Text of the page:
A Day in the Life of Sam Dailey

We are profiling the lives of those suffering from mental illnesses. In honor of Autism Awareness Month, we are interviewing Sam Dailey, a member of the MH Crisis Angels (@MHCrisisAngels on Twitter).

What country do you call home? 

The United States. Specifically the state of Massachusetts where I have lived all my life.

When were you first diagnosed with your illness? (And, if you’re comfortable sharing, how old are you now?)

 I was actually diagnosed with Bipolar and PTSD only a year ago (2018). I am 30 so of course I was 29 when I was diagnosed. I have had depression for years but was never officially diagnosed. On a separate note, I was diagnosed with Aspergers/Autism as young as age 7.

Did you know you were ill before your diagnosis?

Yes. For years. My doctors and past psychiatrists would not diagnose me because there were one or two symptoms that did not match up with mine. So I had to really plead my case to get diagnosed and receive treatment/medication and now therapy for my mental illness.

How did your diagnosis make you feel?

Honestly? Receiving a diagnosis brought me relief. It explained everything I had been feeling and experiencing for over ten years. It helped me understand my behaviors. I always assumed that it was just who I was or that it was my personality. Knowing and understanding my diagnosis has helped me immensely.

How has it impacted your life? Your work? Your relationships? 

Before the diagnosis, all of the evident symptoms along with my depression stopped me from having any long-term jobs. I would be triggered a lot by authority figures on the job and was in a controlling 7-year relationship which eventually I was able to build up the courage to end. After I was diagnosed, that is what made me seek out the mental health community on twitter and here I am now.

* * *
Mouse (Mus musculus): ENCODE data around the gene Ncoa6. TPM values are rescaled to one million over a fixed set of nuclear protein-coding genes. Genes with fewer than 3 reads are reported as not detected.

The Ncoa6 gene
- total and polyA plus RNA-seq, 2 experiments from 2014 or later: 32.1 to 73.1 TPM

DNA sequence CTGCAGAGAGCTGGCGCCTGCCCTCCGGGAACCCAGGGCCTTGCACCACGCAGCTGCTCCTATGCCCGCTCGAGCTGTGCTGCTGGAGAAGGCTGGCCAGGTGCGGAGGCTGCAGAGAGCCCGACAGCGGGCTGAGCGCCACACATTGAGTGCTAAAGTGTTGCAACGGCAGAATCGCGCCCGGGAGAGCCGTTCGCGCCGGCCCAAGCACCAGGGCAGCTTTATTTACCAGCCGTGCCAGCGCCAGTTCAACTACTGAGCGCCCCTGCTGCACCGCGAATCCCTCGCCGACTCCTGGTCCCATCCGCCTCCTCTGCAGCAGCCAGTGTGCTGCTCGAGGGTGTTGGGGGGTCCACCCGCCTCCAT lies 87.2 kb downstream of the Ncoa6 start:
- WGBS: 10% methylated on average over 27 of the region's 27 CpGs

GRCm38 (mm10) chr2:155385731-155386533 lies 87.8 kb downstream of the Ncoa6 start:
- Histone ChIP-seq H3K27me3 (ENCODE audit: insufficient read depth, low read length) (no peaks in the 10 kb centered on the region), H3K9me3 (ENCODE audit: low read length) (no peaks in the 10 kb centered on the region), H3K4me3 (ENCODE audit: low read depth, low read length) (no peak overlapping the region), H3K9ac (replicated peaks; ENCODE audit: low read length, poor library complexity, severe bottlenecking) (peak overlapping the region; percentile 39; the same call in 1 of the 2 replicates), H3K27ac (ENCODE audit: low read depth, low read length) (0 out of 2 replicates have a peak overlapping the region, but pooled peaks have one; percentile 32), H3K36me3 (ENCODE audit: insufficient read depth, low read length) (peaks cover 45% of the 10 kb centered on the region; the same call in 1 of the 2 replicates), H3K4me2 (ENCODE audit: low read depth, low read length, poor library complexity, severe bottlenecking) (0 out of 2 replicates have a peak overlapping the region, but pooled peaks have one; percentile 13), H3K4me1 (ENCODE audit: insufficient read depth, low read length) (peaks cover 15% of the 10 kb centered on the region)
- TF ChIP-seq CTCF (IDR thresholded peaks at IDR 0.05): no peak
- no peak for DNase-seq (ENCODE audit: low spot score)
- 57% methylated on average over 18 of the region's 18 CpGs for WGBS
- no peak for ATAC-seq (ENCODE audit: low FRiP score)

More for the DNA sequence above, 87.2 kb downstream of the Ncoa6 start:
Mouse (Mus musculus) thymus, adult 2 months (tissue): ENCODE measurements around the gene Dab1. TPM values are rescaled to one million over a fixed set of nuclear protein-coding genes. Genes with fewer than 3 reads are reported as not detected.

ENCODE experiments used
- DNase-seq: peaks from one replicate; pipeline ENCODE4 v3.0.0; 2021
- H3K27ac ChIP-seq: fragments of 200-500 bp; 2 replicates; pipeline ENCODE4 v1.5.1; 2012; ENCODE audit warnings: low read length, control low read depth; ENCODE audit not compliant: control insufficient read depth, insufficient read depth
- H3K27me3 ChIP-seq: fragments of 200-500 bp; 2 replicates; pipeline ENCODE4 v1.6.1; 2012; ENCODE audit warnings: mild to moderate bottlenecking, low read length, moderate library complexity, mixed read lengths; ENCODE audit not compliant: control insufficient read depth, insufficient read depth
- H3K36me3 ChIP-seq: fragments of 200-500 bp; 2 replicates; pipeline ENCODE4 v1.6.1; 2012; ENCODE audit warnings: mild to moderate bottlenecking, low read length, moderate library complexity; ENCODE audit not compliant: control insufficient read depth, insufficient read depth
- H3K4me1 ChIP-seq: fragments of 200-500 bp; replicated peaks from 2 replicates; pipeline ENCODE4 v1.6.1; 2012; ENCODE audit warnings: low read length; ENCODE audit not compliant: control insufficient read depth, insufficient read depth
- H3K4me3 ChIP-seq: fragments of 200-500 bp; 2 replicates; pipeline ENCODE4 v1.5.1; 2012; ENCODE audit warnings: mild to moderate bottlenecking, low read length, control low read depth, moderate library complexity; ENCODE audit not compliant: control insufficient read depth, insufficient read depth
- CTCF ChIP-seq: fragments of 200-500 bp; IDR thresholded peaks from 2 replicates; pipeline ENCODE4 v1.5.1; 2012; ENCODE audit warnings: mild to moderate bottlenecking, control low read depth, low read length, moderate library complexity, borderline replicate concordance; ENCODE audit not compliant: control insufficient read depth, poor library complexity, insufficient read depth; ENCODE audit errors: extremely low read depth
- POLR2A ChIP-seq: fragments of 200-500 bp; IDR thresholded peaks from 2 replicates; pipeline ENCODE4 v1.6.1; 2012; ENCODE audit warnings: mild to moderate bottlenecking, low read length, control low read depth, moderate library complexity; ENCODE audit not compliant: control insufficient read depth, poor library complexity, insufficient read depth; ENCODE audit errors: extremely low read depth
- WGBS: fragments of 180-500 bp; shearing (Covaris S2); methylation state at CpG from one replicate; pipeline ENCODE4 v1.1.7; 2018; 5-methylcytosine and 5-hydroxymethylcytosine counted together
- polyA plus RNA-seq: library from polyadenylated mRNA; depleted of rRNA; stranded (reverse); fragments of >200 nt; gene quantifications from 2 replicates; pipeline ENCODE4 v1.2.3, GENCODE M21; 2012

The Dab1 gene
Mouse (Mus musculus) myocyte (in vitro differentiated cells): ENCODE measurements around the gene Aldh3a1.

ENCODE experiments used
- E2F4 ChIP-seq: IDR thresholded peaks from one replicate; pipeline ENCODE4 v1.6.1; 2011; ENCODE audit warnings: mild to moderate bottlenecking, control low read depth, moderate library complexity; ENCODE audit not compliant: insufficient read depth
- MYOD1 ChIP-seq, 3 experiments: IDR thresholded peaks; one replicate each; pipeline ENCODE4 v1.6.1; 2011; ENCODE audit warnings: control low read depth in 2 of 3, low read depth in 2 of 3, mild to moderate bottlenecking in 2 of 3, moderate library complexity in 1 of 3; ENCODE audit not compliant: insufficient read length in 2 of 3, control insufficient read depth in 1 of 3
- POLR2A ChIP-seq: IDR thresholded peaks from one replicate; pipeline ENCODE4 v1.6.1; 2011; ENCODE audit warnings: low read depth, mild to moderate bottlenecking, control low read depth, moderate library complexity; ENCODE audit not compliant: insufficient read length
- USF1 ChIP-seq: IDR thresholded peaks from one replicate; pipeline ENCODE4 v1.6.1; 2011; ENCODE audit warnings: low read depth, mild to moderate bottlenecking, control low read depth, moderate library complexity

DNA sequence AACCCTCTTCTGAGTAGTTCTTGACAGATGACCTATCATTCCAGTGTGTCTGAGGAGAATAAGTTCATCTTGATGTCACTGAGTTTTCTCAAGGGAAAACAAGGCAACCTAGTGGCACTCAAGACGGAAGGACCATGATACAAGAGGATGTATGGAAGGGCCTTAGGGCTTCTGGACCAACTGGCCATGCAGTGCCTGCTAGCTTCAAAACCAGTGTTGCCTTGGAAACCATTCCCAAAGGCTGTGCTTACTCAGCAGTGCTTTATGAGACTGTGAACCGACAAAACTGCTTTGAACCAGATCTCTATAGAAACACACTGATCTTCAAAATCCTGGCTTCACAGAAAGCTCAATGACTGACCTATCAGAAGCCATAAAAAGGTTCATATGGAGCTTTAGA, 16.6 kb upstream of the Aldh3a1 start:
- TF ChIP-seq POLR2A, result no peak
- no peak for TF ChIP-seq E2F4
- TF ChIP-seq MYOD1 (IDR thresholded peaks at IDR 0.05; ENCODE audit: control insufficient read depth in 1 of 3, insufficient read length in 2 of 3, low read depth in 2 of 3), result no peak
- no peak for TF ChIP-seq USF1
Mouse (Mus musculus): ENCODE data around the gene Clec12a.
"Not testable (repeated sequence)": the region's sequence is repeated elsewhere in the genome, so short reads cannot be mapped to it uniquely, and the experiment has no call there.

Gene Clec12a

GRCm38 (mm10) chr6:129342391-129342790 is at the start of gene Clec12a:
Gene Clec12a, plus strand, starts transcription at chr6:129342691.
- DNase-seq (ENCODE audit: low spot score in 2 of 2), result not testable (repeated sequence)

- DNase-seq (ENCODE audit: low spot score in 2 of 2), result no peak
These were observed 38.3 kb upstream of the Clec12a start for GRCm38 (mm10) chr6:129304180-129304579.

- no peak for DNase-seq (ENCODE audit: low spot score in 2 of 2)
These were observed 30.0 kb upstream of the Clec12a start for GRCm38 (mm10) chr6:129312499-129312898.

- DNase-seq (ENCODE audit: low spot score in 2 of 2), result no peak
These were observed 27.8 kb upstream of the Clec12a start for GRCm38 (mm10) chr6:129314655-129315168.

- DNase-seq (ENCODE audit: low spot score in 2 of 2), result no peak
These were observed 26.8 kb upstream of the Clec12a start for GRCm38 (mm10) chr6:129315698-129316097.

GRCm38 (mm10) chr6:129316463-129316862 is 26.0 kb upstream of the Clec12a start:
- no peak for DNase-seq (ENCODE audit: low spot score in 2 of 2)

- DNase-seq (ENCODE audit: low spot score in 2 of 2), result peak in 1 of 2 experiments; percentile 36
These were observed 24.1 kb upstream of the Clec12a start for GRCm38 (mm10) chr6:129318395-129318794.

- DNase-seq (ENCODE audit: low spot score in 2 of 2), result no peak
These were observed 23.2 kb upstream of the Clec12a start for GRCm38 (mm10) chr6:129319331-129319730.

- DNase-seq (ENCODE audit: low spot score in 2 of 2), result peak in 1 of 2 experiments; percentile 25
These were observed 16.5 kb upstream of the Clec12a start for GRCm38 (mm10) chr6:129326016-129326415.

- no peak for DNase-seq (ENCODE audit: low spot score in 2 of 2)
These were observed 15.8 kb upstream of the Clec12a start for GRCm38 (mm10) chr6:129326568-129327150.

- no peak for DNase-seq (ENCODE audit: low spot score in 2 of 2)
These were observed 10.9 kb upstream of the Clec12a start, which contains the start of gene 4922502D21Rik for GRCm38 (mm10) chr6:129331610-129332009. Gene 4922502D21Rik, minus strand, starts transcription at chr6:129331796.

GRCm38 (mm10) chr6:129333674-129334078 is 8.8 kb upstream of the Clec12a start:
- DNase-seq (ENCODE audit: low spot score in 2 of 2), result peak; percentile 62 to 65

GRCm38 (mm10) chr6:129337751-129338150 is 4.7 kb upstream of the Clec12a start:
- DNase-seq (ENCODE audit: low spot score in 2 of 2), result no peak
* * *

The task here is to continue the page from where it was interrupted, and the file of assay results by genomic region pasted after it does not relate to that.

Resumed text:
Have other aspects of your identity (your gender, sexual orientation, religion, or ethnicity/race) intersected with your illness?

Not really. As a straight white male living in America who doesn’t really practice any type of religion, it doesn’t really affect my illness.

What steps have you taken to get help for your illness? 

Advocating for myself for years. This was pretty much my only way of getting people to take my problems seriously.

Tell me about your support systems – the people who have helped the most (or the least) in your recovery. 

 Everyone I have bonded with on Twitter and now my current therapist are the reason I am recovering. I would not be feeling more positive and re-energized without these people. And my family over in the @MHCrisisAngels is literally like a second family to me. We all support each other and yet we have never met face to face. But many of us have felt more heard on twitter than in real life.

What do you use for self-care? (Be as honest as is comfortable, even if you’re not proud of the answer.) 

Exercise (walking mostly), meditation (using the Headspace App on my phone), blogging about mental health and compiling mixes of songs to upload on Mixcloud.

Walk me through a typical day for you. 

 I get up. I shower. I get dressed. Have breakfast. Check my phone for any updates in my twitter DMs (regarding the MH Crisis Angels). And then go on my morning walk. I have my phone with me all day. But I do this to help people alongside my online community. It’s voluntary but eventually it could be a job too. So my typical day revolves heavily on my work with the Angels and the Mental Health twitter community.

What do you wish could be better about the mental health system in your country? 

For us here in America, we need more services (whether social security benefits, job placement programs, the public school system and of course the overall medical field) to treat mental health the same way they would treat physical health. Both go together and because mental health is often invisible and people are not as aware as they should be on it, in many ways mental health is even more detrimental to the well being of people vs physical health. There are a lot of double standards. Let alone stigma.

What advice would you give to someone newly diagnosed with your illness?  

Don’t hide how you’re feeling. Don’t be ashamed of who you are because of your illness. Talk. Be open. Educate people about your experience. Spread the word. Talk to your doctors or any care provider about what you need to help you and why. Because your reason for seeking help are valid and it is a strength to do so. Not a weakness.


Be sure to check out Sam’s blog at, and follow him on Twitter: @MaddDawgDailey

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